Reform of the justice system was required to promote more cases to an earlier, controlled settlement as opposed to an untidy, pressured one at the door of the court. The encouragement for early settlement follows Woolf’s vision of litigation as the last resort for disputing parties, with the view that any settlement is better than proceeding to trial. This has allowed alternative dispute resolution (ADR) to take a fundamental role, and information on the sources of ADR is provided at all civil courts and legal aid funding is made available for ADR processes. ADR is the umbrella term for a group of techniques used to solve disputes other than through the traditional court adjudication. However, proceedings should not be issued or commenced if settlement is still being explored. The competency of the Centre for Dispute Resolution (CEDR) which nominates mediators, liaises with both parties and prepares the mediation agreement, also became relevant.
In theory, ADR prevents the limitations of the court process from proceeding to fruition. If a claim is settled in mediation, the costs, complexity, adversarialism, time and ineffectiveness of the court procedure are all circumvented. The reduction of cases progressing to trial also reduces the burden on the courts, allows for a more efficient and better resourced procedure and, ultimately, better access to justice. The court was therefore equipped with the power to direct parties to attempt ADR under CPR 26.4 and to order a month’s postponement, facilitating parties to secure a settlement.
In combination with ADR processes, offers to settle, known as Part 36 offers, provide yet another stimulus to settle before court action. Part 36 offers departed from the traditional structure of settlement, allowing both the claimant and defendant to make an offer to settle before the issuing of the claim or during the actual proceedings. If an offer has been made then this will be taken into consideration by the court when awarding costs.
There has been a clear cultural change and increased numbers of settlements through the vigorous promotion of ADR. There now exists a regime that encourages and obliges parties and their lawyers to consider settlement and utilise ADR processes. The largely aggressive adversarial behaviour associated with disputes has been softened with a more co-operative and collaborative approach. This culture immediately decreased the number of claims reaching court, with a 19.6% fall in the number of proceedings issued from 2000 to 2001 in the Queen’s Bench Division.  ADR has offered willing litigants the opportunity to participate in a quicker, cheaper and more specific and flexible technique for resolving their dispute. ADR also has many personal advantages for the participants as it can be creative, reduce stress and repair relationships.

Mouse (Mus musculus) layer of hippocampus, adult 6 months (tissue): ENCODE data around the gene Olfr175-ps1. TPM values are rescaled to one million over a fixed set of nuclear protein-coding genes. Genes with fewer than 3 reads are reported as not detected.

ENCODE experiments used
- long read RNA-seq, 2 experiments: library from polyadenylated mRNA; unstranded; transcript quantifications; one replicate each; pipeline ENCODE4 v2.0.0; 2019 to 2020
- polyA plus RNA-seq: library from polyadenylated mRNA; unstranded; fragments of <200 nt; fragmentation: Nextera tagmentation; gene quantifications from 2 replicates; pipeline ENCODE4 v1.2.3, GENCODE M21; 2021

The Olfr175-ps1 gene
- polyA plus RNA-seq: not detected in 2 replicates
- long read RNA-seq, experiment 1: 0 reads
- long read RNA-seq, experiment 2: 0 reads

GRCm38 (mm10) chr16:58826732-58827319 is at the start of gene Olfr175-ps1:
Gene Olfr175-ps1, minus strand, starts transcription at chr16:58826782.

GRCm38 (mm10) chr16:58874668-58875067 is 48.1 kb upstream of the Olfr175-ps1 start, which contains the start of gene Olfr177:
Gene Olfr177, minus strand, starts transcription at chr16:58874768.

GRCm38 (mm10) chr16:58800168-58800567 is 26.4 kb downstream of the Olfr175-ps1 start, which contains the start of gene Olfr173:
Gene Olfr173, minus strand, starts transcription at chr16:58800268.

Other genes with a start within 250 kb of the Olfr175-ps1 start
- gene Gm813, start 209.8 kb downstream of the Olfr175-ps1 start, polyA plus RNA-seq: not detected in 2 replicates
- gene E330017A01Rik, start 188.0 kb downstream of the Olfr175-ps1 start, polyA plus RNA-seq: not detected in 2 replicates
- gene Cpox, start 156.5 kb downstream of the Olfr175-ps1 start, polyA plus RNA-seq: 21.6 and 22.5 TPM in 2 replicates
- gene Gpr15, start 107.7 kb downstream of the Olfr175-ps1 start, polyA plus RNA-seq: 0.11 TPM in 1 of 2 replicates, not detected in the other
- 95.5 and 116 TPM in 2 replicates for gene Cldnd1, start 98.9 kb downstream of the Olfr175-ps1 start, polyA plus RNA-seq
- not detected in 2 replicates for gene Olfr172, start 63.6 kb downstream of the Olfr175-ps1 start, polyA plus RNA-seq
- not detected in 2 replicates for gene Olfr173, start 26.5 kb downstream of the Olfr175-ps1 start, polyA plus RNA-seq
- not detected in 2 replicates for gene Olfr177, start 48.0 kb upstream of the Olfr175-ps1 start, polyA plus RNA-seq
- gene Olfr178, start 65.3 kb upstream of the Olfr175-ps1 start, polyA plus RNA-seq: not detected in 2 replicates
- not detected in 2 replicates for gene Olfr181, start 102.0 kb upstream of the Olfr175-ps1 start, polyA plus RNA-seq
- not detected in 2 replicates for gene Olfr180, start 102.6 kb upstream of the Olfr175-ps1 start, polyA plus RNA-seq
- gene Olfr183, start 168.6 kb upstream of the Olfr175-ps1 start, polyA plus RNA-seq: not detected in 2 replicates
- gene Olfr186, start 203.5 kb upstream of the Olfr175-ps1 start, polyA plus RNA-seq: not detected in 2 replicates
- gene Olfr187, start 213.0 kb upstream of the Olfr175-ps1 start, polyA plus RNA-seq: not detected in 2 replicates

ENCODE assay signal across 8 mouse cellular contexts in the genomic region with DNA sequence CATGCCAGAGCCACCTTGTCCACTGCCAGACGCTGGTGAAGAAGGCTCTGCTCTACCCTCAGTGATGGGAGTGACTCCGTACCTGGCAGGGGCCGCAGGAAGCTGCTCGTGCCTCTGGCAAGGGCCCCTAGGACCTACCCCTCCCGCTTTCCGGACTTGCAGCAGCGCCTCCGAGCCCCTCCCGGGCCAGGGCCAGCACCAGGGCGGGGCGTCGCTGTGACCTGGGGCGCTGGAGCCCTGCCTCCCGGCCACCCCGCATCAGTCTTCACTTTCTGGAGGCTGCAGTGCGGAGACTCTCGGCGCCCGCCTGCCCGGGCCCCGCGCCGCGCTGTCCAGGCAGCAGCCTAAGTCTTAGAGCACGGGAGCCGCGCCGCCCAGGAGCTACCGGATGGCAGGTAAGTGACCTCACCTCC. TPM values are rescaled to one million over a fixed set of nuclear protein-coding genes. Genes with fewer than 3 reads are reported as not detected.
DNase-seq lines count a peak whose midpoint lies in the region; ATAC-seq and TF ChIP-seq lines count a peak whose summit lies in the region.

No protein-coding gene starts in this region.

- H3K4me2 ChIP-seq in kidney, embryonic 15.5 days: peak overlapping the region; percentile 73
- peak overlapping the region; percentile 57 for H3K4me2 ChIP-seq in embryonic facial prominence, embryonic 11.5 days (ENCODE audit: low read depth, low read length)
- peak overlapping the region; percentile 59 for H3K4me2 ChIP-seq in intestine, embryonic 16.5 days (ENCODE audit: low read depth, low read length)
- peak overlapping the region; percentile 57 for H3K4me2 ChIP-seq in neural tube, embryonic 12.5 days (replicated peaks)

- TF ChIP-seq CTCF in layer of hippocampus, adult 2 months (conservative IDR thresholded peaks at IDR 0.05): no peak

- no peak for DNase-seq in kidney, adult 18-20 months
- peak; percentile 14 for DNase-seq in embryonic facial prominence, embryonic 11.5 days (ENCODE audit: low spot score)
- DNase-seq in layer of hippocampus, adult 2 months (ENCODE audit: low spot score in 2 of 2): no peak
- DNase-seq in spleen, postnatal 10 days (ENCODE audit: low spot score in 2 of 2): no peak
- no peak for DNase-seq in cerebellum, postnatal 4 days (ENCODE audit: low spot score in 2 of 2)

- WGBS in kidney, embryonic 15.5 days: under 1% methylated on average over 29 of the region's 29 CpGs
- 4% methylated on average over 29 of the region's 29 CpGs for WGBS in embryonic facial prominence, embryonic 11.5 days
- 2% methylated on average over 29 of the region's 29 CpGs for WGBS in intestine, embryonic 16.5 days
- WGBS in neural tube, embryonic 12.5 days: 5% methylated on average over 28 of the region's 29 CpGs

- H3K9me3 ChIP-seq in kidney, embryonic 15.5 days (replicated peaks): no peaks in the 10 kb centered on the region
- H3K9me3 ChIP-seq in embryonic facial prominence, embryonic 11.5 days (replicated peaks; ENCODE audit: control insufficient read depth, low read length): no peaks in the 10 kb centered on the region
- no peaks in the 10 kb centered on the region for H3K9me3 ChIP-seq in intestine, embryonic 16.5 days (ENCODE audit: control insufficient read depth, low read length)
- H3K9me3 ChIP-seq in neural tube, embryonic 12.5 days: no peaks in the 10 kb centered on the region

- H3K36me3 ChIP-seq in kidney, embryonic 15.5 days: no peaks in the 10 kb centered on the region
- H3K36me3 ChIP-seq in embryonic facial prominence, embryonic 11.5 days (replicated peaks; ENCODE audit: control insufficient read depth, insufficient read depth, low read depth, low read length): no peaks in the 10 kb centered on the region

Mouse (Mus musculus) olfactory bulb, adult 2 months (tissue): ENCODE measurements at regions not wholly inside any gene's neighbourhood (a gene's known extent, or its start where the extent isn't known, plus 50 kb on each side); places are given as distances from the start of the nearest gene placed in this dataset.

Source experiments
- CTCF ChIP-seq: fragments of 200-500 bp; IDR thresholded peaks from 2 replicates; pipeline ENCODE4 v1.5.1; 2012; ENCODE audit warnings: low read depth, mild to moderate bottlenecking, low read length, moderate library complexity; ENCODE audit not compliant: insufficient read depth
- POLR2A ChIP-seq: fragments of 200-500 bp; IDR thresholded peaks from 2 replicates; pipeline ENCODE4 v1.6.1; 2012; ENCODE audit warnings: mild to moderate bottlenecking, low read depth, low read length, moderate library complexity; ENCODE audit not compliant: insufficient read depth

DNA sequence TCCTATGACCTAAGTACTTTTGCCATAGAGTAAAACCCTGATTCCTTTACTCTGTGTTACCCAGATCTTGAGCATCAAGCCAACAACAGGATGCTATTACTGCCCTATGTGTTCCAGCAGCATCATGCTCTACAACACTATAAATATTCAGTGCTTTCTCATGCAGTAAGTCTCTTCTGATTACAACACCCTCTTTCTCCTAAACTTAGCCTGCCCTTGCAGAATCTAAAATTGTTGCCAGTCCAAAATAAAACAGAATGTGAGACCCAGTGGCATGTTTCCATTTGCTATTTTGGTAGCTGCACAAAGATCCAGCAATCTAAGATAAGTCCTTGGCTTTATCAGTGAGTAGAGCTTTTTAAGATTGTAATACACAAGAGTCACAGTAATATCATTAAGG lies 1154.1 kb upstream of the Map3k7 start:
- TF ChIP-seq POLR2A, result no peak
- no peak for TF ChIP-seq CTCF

The essential limitation of ADR is its reliance upon the original participation in mediation. A settlement then relies upon the facts of a case and the parties’ approach to ADR. Many parties take a half-hearted approach to mediation and have no real intention to negotiate for a settlement. They intend instead to avoid the financial implications of unreasonably refusing to mediate. It is argued that as a result of both failed settlement attempts and indifferent participation in mediation, ADR does not necessarily reduce costs.
Mandatory mediation is argued to constitute the greatest failure of ADR. Professor Dame Hazel Genn,  through the voluntary pilot mediation scheme of the Central London County Court (CLCC), identified that the Woolf reforms have motivated parties to mediate in order to avoid financial penalties for unreasonable refusal and create the appearance of following judicial direction. There was also the 2004 Automatic Referral to Mediation Scheme (ARMS) run at CLCC, where one hundred cases a month were selected at random and sent to mediation before any court hearing. Parties unwilling to partici